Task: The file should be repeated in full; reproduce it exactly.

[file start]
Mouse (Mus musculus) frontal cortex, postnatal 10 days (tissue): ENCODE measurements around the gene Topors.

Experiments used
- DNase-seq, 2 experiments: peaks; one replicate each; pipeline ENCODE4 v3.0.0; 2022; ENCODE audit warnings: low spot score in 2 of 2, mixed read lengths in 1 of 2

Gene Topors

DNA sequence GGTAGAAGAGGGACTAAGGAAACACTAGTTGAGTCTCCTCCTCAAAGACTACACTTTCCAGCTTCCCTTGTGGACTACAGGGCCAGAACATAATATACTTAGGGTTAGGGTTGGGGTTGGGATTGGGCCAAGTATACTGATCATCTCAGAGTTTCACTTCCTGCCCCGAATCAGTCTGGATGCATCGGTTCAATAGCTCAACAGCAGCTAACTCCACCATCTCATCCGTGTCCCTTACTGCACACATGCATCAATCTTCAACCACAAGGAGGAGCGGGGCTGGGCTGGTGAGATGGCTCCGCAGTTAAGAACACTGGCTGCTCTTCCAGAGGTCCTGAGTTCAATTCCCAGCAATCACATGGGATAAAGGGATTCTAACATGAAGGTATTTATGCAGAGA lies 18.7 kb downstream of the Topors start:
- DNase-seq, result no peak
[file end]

Mouse (Mus musculus) frontal cortex, postnatal 10 days (tissue): ENCODE measurements around the gene Topors.

Experiments used
- DNase-seq, 2 experiments: peaks; one replicate each; pipeline ENCODE4 v3.0.0; 2022; ENCODE audit warnings: low spot score in 2 of 2, mixed read lengths in 1 of 2

Gene Topors

DNA sequence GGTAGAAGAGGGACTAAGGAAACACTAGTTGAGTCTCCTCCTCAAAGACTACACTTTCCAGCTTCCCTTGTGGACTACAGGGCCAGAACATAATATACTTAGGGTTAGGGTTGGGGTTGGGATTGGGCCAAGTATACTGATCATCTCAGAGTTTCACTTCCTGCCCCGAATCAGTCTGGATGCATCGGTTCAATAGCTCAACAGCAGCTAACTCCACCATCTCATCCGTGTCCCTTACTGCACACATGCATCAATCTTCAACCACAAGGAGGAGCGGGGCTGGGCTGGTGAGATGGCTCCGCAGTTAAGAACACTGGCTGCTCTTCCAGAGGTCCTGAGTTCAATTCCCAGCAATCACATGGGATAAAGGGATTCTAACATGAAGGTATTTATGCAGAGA lies 18.7 kb downstream of the Topors start:
- DNase-seq, result no peak